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Congenitally corrected transposition.

Wallis GA, Debich-Spicer D, Anderson RH - Orphanet J Rare Dis (2011)

Bottom Line: The etiology of congenitally corrected transposition is currently unknown, and with an increase in incidence among families with previous cases of congenitally corrected transposition reported.Diagnosis can be made by fetal echocardiography, but is more commonly made postnatally with a combination of clinical signs and echocardiography.Surgical management consists of repair of the associated malformations, or redirection of the systemic and pulmonary venous return associated with an arterial switch procedure, the so-called double switch approach.

View Article: PubMed Central - HTML - PubMed

Affiliation: Congenital Heart Center at the University of Florida, Gainesville, Florida, USA. gwallis@peds.ufl.edu

ABSTRACT
Congenitally corrected transposition is a rare cardiac malformation characterized by the combination of discordant atrioventricular and ventriculo-arterial connections, usually accompanied by other cardiovascular malformations. Incidence has been reported to be around 1/33,000 live births, accounting for approximately 0.05% of congenital heart malformations. Associated malformations may include interventricular communications, obstructions of the outlet from the morphologically left ventricle, and anomalies of the tricuspid valve. The clinical picture and age of onset depend on the associated malformations, with bradycardia, a single loud second heart sound and a heart murmur being the most common manifestations. In the rare cases where there are no associated malformations, congenitally corrected transposition can lead to progressive atrioventricular valvar regurgitation and failure of the systemic ventricle. The diagnosis can also be made late in life when the patient presents with complete heart block or cardiac failure. The etiology of congenitally corrected transposition is currently unknown, and with an increase in incidence among families with previous cases of congenitally corrected transposition reported. Diagnosis can be made by fetal echocardiography, but is more commonly made postnatally with a combination of clinical signs and echocardiography. The anatomical delineation can be further assessed by magnetic resonance imaging and catheterization. The differential diagnosis is centred on the assessing if the patient is presenting with isolated malformations, or as part of a spectrum. Surgical management consists of repair of the associated malformations, or redirection of the systemic and pulmonary venous return associated with an arterial switch procedure, the so-called double switch approach. Prognosis is defined by the associated malformations, and on the timing and approach to palliative surgical care.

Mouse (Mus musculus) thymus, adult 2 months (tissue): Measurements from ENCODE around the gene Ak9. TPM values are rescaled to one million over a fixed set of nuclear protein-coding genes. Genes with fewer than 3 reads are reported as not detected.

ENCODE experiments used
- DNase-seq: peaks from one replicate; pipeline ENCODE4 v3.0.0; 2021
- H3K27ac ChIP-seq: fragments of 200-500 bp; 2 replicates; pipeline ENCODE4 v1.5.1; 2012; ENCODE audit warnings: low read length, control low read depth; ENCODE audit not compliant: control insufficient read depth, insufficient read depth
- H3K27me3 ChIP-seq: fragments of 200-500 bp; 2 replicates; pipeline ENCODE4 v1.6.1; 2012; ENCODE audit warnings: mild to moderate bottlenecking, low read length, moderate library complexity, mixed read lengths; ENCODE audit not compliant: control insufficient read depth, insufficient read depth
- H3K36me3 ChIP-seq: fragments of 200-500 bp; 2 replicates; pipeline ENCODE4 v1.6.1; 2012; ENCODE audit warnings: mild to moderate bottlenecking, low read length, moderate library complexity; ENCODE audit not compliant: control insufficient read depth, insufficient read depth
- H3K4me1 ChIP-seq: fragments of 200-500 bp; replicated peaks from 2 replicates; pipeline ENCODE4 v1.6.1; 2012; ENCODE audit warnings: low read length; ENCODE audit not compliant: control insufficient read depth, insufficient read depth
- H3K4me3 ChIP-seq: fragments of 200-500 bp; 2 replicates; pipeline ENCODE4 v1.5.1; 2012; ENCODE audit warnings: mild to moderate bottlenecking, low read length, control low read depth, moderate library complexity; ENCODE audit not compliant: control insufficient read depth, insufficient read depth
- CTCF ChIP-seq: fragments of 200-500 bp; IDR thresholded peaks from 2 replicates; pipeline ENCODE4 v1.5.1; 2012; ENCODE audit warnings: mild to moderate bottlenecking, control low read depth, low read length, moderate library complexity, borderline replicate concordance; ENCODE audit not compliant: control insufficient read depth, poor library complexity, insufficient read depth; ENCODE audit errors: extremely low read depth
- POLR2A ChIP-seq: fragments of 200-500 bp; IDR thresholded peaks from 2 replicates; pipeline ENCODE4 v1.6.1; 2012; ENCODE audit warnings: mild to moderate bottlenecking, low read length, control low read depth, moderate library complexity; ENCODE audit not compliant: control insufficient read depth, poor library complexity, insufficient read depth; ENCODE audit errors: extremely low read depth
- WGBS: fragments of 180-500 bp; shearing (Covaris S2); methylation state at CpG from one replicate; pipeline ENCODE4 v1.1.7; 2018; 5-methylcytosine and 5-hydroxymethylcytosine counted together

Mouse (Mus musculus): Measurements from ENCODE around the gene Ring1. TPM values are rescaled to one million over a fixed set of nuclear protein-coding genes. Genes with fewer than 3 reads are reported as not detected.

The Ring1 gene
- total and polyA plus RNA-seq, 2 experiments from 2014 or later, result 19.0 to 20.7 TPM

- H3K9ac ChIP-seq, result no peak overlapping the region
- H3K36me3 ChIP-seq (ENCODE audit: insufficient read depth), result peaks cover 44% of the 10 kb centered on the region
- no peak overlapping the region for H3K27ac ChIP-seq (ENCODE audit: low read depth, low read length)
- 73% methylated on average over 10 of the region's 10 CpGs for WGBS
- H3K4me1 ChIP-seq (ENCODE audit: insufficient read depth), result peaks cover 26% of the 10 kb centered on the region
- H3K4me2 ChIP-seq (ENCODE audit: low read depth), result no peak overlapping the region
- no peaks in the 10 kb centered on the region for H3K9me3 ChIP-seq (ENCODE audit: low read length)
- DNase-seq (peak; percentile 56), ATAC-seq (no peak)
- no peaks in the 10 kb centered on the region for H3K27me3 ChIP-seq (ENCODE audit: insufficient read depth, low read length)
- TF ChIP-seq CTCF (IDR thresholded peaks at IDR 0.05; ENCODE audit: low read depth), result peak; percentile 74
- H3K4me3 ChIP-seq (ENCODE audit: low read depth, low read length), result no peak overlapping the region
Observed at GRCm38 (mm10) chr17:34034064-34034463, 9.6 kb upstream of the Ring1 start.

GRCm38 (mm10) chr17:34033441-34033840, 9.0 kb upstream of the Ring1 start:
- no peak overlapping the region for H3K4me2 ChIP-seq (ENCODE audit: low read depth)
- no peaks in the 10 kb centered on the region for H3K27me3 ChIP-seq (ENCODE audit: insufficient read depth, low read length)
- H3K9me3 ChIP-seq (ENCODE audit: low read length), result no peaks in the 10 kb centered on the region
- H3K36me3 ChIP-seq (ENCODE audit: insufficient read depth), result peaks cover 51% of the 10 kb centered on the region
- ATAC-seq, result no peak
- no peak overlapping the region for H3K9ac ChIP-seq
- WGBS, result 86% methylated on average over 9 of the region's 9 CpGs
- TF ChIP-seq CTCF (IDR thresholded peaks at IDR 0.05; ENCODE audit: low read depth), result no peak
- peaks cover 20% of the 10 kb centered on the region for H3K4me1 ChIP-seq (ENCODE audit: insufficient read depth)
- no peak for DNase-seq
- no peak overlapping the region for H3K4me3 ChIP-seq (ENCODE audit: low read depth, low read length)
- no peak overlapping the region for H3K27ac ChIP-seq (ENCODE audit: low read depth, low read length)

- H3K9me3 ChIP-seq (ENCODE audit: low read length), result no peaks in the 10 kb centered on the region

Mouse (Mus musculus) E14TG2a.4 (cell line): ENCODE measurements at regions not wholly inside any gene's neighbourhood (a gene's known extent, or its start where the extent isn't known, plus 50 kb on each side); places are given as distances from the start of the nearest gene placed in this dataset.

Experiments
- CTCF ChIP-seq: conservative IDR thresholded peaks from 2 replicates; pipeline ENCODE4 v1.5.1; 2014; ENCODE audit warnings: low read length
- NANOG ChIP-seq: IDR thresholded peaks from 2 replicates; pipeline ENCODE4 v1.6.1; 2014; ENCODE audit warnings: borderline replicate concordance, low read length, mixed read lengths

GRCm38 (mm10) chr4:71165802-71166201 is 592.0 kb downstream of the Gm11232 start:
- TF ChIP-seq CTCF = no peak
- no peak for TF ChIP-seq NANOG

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Note the reversed off-setting of the attachments of the leaflets of the atrioventricular valves to the septum (Arrow), with the mitral valve (MV) on the right side attached appreciably higher that the tricuspid valve (TV) on the left side.